Wednesday, February 19 — “The Wacky Wonderful World of Fungi” with Dr. Joseph Morton

Dr. Joseph Morton, Professor Emeritus, West Virginia University

Wednesday, February 19, 2020

6:30 PM

Dr. Joseph Morton, received his PhD at Montana State University was a professor of Microbiology and Genetics at West Virginia University for 37 years. Through funding from the National Science Foundation, he developed and curated a living international collection of arbuscular endomycorrhizal fungi (AMF) from around the world.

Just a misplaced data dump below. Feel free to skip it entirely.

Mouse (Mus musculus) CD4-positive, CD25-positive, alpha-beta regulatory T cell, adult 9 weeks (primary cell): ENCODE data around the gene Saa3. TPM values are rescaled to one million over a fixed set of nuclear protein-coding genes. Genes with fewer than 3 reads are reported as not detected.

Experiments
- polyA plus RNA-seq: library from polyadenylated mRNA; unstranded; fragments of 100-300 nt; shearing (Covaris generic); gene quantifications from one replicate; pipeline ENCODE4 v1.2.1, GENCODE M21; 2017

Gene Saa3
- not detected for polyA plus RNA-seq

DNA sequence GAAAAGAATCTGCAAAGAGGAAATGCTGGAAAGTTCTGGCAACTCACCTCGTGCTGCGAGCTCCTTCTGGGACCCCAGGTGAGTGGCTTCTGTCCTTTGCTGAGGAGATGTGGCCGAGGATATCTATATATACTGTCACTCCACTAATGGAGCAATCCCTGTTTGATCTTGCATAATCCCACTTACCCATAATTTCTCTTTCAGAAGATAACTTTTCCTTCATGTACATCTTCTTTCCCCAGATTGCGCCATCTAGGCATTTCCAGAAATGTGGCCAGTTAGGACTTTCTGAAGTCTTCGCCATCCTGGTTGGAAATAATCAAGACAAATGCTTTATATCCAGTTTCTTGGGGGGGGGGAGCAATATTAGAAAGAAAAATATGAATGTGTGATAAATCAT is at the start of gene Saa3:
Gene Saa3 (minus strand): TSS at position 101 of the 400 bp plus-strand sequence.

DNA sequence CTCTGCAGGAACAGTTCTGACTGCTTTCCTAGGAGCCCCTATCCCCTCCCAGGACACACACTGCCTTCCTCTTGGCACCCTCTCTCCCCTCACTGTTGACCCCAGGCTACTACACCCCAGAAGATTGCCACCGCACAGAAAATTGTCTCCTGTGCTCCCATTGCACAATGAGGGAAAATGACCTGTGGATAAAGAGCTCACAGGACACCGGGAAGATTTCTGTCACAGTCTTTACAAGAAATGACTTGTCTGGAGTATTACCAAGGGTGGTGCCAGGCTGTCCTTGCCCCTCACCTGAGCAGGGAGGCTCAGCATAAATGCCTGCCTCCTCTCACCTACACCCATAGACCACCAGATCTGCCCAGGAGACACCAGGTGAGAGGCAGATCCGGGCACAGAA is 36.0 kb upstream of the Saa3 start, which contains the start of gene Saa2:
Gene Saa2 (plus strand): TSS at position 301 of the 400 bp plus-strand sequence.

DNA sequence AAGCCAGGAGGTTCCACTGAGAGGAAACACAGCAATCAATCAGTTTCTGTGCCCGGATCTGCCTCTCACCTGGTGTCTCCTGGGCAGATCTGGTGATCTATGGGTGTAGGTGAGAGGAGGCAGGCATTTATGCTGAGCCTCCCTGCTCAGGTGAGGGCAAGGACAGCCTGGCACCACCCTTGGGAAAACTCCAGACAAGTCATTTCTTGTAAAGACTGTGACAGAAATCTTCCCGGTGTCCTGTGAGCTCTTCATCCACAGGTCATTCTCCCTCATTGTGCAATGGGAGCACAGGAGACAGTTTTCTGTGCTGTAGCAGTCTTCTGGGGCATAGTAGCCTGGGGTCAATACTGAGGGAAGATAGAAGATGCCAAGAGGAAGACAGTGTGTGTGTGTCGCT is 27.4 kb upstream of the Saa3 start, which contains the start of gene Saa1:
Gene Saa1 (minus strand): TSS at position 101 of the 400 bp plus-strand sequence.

Fungi are everywhere and impact on every aspect of life on earth. They exist and grow as a vast network of filaments called mycelium. They establish footholds in even the tiniest and most extreme of niches. Foremost, they are the global recyclers of organic matter. All that is alive decays and from that comes renewal, an infinite perpetual cycle. Much that is environmentally toxic can be rehabilitated, even the flourishing products of new technologies. Fungi have tremendous flexibility and longevity in their ability to form extensive mycelial networks and disperse millions of spores. They provide food for creatures at all trophic levels, and they are a major source of antibiotics for combating a wide range of animal diseases. They can form associations with most living creatures, and these relationships can be either negative (as pathogens) or positive (as symbionts). As pathogens, fungi can destroy gardens, acreages of crops, poison livestock, and cause epidemics that historically have led to mass starvation and/or migrations.  Knowledge of these microbes, how they live and how they behave are crucial to keeping them in check. As symbionts, virtually all plants exist in intimate and beneficial associations with fungi. The most important of these are ectomycorrhizae of many tree species, orchidaceous mycorrhizae critical to orchid seed germination, and endomycorrhizae of most other plants, including all ornamental and crop species. These fungi capture soil nutrients otherwise unavailable to plant roots, benefit plant growth, and enhance soil structure and health. These symbioses are especially important for the health and productivity of plant communities in semi-arid environments where water is limiting for diffusion of nutrients. The relationship of fungi with humans is varied and can be dramatic, from mass starvation at worst such as the potato blight in Ireland to possible contributions in the expansion of cognition and creativity in human evolution.